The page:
From The Publisher

BeverlyDenver thumb thumbPhilanthropy

I am not exactly sure how old I was when I first heard the word “philanthropy” or understood exactly what it meant. Most likely, I was older than I should have been.

But, that’s OK. My mother, God bless her soul, knew a whole lot about it. By example, she showed my sisters and me what doing for others is all about and how even small gestures can positively impact an entire community.

Now, don’t get me wrong, my mother was never able to write checks large enough to fund the construction of a new hospital or purchase an expensive table at a gala; however, it seemed she was always giving generously to others. She did this — day in and day out — in small, but meaningful, ways.

My mother was one of 10 children, raised on a farm in Arkansas. She grew up during the depression, and though food was never scarce, cash was. She knew what it was like not to be able to buy things. Fortunately, her parents were “philanthropists” too and taught her the value of “sharing what you do have.” My mother learned this lesson well and passed it on.

Often my mother would say, “We can always do something to help!”

My mother attended the same church for more than 50 years. She believed in tithing, and so she gave at least 10 percent of every dollar she ever earned to her church. At the same time, she engaged wholeheartedly with the other members of the congregation and supported the many activities of the church.

If there was a potluck social, my mother was one of the women in the church you could count on to bring a dish (or two or three). If a church member was ill, she was among the few who would re-arrange her plans to go visit her in the hospital. Considering my mother worked outside the home, and had my dad and us girls to deal with, that was not always easy. Still, she did it with delight.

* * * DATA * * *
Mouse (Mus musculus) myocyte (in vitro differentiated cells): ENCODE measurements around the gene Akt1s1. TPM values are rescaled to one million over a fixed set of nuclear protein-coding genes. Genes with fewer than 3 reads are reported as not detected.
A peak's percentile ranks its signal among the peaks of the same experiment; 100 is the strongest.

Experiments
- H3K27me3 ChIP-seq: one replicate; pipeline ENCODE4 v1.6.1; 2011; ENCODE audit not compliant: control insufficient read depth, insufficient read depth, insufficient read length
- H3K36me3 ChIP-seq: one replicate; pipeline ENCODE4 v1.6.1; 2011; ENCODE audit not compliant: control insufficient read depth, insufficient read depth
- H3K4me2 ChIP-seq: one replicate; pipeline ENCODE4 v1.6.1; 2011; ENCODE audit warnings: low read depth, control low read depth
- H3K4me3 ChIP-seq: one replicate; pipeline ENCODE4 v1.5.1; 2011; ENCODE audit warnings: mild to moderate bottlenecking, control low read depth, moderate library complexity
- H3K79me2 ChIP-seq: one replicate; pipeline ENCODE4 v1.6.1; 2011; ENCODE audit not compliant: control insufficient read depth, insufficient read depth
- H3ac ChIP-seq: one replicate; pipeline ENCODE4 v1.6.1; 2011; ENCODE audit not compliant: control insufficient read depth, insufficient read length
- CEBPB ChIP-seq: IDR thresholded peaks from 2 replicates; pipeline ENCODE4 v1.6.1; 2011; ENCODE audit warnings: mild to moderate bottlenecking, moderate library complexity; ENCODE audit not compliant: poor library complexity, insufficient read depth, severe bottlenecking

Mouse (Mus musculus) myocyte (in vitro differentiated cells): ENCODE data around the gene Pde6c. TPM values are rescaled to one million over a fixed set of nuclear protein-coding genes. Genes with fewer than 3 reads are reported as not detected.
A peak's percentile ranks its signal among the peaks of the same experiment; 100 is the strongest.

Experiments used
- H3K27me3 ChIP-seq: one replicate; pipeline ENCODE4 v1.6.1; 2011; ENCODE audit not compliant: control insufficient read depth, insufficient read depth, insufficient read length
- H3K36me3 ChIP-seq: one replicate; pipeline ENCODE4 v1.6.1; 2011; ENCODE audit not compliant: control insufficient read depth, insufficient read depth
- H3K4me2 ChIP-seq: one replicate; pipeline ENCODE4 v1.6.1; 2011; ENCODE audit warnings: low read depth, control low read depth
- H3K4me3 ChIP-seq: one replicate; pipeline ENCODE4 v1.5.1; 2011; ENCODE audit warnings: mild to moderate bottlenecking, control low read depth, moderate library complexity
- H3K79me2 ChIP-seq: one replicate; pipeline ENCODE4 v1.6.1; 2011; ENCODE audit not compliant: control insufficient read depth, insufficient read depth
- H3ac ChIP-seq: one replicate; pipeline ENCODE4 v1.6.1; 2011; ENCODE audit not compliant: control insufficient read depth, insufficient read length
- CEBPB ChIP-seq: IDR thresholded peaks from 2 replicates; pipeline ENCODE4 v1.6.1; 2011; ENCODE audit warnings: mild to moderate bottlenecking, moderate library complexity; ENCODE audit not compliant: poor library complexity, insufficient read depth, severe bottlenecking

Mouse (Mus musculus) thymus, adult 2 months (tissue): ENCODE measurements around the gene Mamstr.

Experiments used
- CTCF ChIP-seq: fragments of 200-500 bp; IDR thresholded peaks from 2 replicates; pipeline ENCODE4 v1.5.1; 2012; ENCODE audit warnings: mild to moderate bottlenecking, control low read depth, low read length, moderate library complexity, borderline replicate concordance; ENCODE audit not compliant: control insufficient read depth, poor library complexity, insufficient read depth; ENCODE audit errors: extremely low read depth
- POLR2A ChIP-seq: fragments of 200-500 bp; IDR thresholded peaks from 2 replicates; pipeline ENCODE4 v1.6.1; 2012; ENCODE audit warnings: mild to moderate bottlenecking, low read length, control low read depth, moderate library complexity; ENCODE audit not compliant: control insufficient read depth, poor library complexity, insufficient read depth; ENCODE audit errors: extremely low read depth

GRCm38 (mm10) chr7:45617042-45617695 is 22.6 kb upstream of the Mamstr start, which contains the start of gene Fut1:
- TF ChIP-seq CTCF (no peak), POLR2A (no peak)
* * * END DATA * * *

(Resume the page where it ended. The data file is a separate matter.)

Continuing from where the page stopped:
Each year, when it was time for the Mothers March, it was always my mother who stepped forward to help the March of Dimes and its efforts to eradicate polio. She gave generously of her money – and her time and energy. She walked our neighborhood and encouraged others to give too!

Often my mother would say, “We are so blessed with good health. We must help others less fortunate.”

My mother retired from the workplace at the age of 62 and took up quilting (among other things). Always a gifted seamstress, my mother caught on quickly and before long became a talented quilter. Thus, she decided to make quilts for each of her three daughters. Being the oldest, I got the first one!

My mother kept a busy schedule in her retirement, but parts of each day were devoted to working on new quilts. By the time she passed, at the age or 81, she had created beautiful quilts for us girls, her six grandchildren and her first grandchild. Other quilts were also made – for dear friends and distant relatives who “begged” her to make quilts for them!

Today, those quilts are being used in homes all across the country, keeping people warm, reminding them of the enormous generosity of my mother — my all-time favorite and most beloved philanthropist.

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